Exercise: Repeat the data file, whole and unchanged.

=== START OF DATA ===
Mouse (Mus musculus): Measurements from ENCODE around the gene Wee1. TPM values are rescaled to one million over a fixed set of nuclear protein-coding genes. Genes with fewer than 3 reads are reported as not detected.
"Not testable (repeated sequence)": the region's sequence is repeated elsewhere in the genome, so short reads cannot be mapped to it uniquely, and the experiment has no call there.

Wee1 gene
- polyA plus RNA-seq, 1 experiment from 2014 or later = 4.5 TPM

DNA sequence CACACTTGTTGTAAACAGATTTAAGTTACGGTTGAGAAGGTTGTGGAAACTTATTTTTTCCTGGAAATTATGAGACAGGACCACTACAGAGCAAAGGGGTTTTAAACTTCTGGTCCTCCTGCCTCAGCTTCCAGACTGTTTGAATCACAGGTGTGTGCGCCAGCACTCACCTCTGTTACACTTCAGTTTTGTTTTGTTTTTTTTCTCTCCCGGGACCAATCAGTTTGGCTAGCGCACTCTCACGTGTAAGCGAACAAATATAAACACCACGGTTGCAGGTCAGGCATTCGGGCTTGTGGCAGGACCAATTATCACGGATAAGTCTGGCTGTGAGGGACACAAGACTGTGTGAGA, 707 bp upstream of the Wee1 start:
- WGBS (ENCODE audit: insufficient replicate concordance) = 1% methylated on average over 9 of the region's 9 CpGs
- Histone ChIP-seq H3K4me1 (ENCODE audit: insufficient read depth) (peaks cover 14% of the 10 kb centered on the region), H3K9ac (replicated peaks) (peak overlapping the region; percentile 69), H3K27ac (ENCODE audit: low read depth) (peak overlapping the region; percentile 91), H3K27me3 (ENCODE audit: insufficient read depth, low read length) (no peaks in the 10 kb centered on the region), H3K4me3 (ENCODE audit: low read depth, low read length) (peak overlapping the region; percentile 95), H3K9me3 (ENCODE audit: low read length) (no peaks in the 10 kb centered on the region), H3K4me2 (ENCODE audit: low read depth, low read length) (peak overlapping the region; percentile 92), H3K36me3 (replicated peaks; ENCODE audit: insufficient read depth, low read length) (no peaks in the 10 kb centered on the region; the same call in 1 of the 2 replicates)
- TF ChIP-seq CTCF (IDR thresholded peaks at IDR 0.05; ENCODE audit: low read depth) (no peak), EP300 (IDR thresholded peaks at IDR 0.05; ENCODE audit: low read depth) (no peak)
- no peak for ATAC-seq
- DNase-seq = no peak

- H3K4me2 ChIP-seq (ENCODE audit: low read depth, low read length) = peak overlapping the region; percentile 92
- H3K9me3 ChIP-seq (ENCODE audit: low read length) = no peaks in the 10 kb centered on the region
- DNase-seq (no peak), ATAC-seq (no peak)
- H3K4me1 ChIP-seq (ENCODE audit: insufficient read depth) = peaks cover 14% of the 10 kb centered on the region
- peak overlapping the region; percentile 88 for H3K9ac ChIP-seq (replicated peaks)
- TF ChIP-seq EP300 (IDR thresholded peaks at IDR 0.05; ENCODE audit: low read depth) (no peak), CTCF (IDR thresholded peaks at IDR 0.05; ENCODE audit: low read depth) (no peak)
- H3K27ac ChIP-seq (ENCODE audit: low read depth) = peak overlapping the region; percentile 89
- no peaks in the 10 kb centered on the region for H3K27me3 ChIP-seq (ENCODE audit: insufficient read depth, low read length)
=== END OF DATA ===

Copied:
Mouse (Mus musculus): Measurements from ENCODE around the gene Wee1. TPM values are rescaled to one million over a fixed set of nuclear protein-coding genes. Genes with fewer than 3 reads are reported as not detected.
"Not testable (repeated sequence)": the region's sequence is repeated elsewhere in the genome, so short reads cannot be mapped to it uniquely, and the experiment has no call there.

Wee1 gene
- polyA plus RNA-seq, 1 experiment from 2014 or later = 4.5 TPM

DNA sequence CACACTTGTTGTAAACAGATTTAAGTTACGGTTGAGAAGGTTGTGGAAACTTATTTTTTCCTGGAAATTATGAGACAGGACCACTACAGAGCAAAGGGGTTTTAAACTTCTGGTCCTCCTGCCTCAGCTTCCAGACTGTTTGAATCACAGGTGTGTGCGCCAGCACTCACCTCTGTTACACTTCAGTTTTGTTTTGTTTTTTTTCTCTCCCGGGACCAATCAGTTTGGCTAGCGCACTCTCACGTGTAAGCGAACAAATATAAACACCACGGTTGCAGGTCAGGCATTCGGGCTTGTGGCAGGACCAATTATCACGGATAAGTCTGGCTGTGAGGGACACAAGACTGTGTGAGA, 707 bp upstream of the Wee1 start:
- WGBS (ENCODE audit: insufficient replicate concordance) = 1% methylated on average over 9 of the region's 9 CpGs
- Histone ChIP-seq H3K4me1 (ENCODE audit: insufficient read depth) (peaks cover 14% of the 10 kb centered on the region), H3K9ac (replicated peaks) (peak overlapping the region; percentile 69), H3K27ac (ENCODE audit: low read depth) (peak overlapping the region; percentile 91), H3K27me3 (ENCODE audit: insufficient read depth, low read length) (no peaks in the 10 kb centered on the region), H3K4me3 (ENCODE audit: low read depth, low read length) (peak overlapping the region; percentile 95), H3K9me3 (ENCODE audit: low read length) (no peaks in the 10 kb centered on the region), H3K4me2 (ENCODE audit: low read depth, low read length) (peak overlapping the region; percentile 92), H3K36me3 (replicated peaks; ENCODE audit: insufficient read depth, low read length) (no peaks in the 10 kb centered on the region; the same call in 1 of the 2 replicates)
- TF ChIP-seq CTCF (IDR thresholded peaks at IDR 0.05; ENCODE audit: low read depth) (no peak), EP300 (IDR thresholded peaks at IDR 0.05; ENCODE audit: low read depth) (no peak)
- no peak for ATAC-seq
- DNase-seq = no peak

- H3K4me2 ChIP-seq (ENCODE audit: low read depth, low read length) = peak overlapping the region; percentile 92
- H3K9me3 ChIP-seq (ENCODE audit: low read length) = no peaks in the 10 kb centered on the region
- DNase-seq (no peak), ATAC-seq (no peak)
- H3K4me1 ChIP-seq (ENCODE audit: insufficient read depth) = peaks cover 14% of the 10 kb centered on the region
- peak overlapping the region; percentile 88 for H3K9ac ChIP-seq (replicated peaks)
- TF ChIP-seq EP300 (IDR thresholded peaks at IDR 0.05; ENCODE audit: low read depth) (no peak), CTCF (IDR thresholded peaks at IDR 0.05; ENCODE audit: low read depth) (no peak)
- H3K27ac ChIP-seq (ENCODE audit: low read depth) = peak overlapping the region; percentile 89
- no peaks in the 10 kb centered on the region for H3K27me3 ChIP-seq (ENCODE audit: insufficient read depth, low read length)